The national strategy
Despite the bans imposed since January 2022 in areas infected with African swine fever to all forest goers, not just us hunters, the disease is now present in six Italian regions, including Lombardy. The national strategy introduced by the institutions and by the Extraordinary Commissioners appointed ad hoc does not seem to lead to a rapid eradication of the disease or even to prevent the spread of the virus, given the constant progress front. The wildfire spread of the virus, which seemed out of control during the spring, has slowed down to date, probably due to the lower general mobility of the species, both due to the period of the year and the felling and in some infected areas, including the Pavia area, were numerous. However, this must not lower the alert because, if the disease were to even touch areas with a high concentration of pigs, the impact for pig farming would be devastating.
What the Lombardy Region has done
The Lombardy Region, aware of this, followed the story closely: in the past year and a half, the collaboration between the Veterinary organizational unit of Councilor Bertolaso's Welfare General Directorate, Councilor Beduschi's Agriculture Directorate with the Pavia area, first touched and then hit by the PSA, it was evident. Thanks to the contribution of the Oltrepò Pavese hunting world, important objectives have been achieved in an attempt to stem the disease as much as possible. This was achieved through the local conjugation of the numerous laws and emergency plans issued, sometimes in a chaotic way, by the government bodies. The regulatory elements recently issued were the Regional Plans for Urgent Interventions (the PRIU), the extraordinary plan for the management and containment of wildlife and the extraordinary plan for the capture, killing and disposal of wild boars at a national level as well as the ordinances of PSA Commissioner. Different rules, objectives, methods and means for each plan that aim to manage the wild boar, rather than the ASF, and which only occasionally seem to speak the same language. The only element in common is a declaration of war against the wild boar species. This context, if not rigidly governed at the central level, will generate chaos around the management of the wild boar that will only benefit the spread of ASF.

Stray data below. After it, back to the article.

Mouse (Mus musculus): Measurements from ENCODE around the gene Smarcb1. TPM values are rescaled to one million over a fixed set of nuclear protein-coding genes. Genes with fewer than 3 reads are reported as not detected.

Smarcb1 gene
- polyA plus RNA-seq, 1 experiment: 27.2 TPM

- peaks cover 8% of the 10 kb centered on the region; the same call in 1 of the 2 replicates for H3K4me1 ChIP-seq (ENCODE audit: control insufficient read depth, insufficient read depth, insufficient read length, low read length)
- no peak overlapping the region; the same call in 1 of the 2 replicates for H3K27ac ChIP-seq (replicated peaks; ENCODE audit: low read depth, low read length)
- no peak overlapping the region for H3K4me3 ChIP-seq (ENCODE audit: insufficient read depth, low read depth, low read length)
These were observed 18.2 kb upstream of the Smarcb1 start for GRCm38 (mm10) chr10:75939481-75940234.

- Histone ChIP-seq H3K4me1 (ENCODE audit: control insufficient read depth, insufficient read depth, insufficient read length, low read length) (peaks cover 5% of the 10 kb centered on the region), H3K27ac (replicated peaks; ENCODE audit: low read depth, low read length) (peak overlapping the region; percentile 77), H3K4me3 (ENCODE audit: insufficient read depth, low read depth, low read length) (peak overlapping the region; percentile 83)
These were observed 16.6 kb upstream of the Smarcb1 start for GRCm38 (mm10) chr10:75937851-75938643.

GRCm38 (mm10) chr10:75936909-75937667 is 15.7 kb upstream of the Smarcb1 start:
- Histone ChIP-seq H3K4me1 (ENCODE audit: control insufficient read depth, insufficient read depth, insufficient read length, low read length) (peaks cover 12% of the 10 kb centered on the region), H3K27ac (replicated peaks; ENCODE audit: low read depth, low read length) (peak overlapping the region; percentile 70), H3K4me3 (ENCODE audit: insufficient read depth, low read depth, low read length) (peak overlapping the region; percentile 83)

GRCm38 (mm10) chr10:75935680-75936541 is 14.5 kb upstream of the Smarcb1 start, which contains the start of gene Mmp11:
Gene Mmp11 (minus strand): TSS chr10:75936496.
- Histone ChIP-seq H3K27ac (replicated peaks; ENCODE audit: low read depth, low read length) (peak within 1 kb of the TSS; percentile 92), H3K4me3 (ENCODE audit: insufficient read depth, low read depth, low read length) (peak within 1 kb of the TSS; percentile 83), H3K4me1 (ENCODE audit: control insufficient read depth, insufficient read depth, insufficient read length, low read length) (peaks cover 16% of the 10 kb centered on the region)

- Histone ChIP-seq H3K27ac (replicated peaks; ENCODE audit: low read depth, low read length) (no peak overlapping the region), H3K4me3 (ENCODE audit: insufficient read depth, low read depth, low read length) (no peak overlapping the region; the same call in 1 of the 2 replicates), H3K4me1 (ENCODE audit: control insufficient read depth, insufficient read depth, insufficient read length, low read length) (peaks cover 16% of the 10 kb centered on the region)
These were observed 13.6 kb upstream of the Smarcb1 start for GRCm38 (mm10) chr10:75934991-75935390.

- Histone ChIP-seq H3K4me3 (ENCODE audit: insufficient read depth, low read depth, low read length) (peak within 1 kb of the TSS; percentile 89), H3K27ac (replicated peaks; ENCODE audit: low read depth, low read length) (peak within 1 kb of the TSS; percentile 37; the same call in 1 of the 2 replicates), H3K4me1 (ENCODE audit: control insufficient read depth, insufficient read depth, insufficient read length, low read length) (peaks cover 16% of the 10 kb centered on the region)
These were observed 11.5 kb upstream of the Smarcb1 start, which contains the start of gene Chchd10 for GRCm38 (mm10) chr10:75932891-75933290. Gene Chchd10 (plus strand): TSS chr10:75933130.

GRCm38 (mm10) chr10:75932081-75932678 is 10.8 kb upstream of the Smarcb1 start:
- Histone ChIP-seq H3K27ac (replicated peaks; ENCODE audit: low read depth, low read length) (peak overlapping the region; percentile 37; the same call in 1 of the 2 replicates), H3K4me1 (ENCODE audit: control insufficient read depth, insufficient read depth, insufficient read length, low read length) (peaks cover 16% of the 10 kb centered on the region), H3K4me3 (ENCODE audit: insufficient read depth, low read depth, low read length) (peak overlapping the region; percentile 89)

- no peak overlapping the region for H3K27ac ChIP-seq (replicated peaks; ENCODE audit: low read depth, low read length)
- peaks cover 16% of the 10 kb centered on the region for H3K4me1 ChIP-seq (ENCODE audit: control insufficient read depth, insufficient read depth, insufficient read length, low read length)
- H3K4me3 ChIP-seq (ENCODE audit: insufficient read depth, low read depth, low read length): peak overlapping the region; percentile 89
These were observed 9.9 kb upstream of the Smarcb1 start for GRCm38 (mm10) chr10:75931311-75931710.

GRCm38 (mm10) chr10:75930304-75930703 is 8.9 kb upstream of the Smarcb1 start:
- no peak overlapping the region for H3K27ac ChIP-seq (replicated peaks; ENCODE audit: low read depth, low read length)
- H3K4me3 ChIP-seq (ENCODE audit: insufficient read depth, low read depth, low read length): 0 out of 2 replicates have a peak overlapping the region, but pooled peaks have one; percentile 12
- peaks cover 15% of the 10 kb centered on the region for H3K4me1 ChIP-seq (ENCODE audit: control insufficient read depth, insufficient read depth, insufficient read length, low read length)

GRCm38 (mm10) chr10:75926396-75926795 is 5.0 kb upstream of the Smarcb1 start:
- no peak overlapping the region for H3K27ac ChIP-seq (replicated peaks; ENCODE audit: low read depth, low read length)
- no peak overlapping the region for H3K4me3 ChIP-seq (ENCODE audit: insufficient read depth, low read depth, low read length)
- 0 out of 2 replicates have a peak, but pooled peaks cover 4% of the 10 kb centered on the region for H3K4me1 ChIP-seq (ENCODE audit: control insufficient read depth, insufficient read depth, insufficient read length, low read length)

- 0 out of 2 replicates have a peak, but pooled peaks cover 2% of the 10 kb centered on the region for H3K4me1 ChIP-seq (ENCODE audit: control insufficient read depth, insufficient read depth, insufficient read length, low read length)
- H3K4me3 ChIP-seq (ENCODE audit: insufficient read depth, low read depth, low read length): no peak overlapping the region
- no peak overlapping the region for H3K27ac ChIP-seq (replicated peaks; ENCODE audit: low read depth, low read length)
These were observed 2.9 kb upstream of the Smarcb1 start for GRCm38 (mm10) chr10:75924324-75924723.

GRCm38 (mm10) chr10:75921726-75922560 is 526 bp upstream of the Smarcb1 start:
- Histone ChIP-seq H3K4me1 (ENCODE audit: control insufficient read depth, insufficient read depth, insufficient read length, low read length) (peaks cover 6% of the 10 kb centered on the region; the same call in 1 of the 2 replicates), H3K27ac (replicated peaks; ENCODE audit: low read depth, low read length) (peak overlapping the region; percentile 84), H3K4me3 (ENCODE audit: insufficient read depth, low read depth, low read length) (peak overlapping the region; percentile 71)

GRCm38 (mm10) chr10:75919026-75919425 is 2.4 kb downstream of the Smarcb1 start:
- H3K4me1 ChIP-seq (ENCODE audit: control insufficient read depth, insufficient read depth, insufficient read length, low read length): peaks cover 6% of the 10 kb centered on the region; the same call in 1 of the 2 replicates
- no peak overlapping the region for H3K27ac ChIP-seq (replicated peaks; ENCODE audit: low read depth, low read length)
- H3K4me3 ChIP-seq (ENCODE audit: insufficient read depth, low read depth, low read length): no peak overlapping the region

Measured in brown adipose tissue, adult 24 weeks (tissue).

Wild boar management
In fact, the rules have gone from trying to eradicate ASF to dictating new rules for the management of wild boar throughout the country, not just in infected areas. A new figure has even been created, that of the bioregulator. "Subjects authorized under current legislation to carry out hunting with specific training in biosecurity - the ordinance reads - (...) for the period of application of the African swine fever eradication plans (...) assume the function of bioregulators and can register in the appropriate national list of Bioregulators activated in the portal of veterinary information systems - Vetinfo, which the competent local authorities can draw on for activities to contain the wild boar species throughout the national territory“. The local competent authority will be able to draw from the national list to appoint bioregulators to cull wild boars even in hunted areas, where the minimum collection targets have not been achieved. These minimum objectives should be formalized with the "Extraordinary plan for the capture, slaughter and disposal of wild boars" and, given the open war against the wild boar, we do not believe they are numerically low and easily achievable.
The regulatory framework is completed with the Ordinance n.2/2023 of the PSA Commissioner, under review because it expires at the end of August, which regulates the activities in the infected territories. If the objective of eradication from ASF is no longer achievable, we hope that the new Ordinance will contain rules that allow the next hunting season to proceed as normally as possible and at the same time can give the Region tools and resources to be able to counteract the advance of PSA incisively. In this context, we must support our colleagues from Pavia in the fight against this disease whose repercussions are certainly devastating for pig farming and for all hunting activity. We hope, and we ask, the Region to continue to untangle the skein of national rules to give us clear elements to make ourselves available to the health authorities. (FIDC BRESCIA – THOUGHT HUNTERS)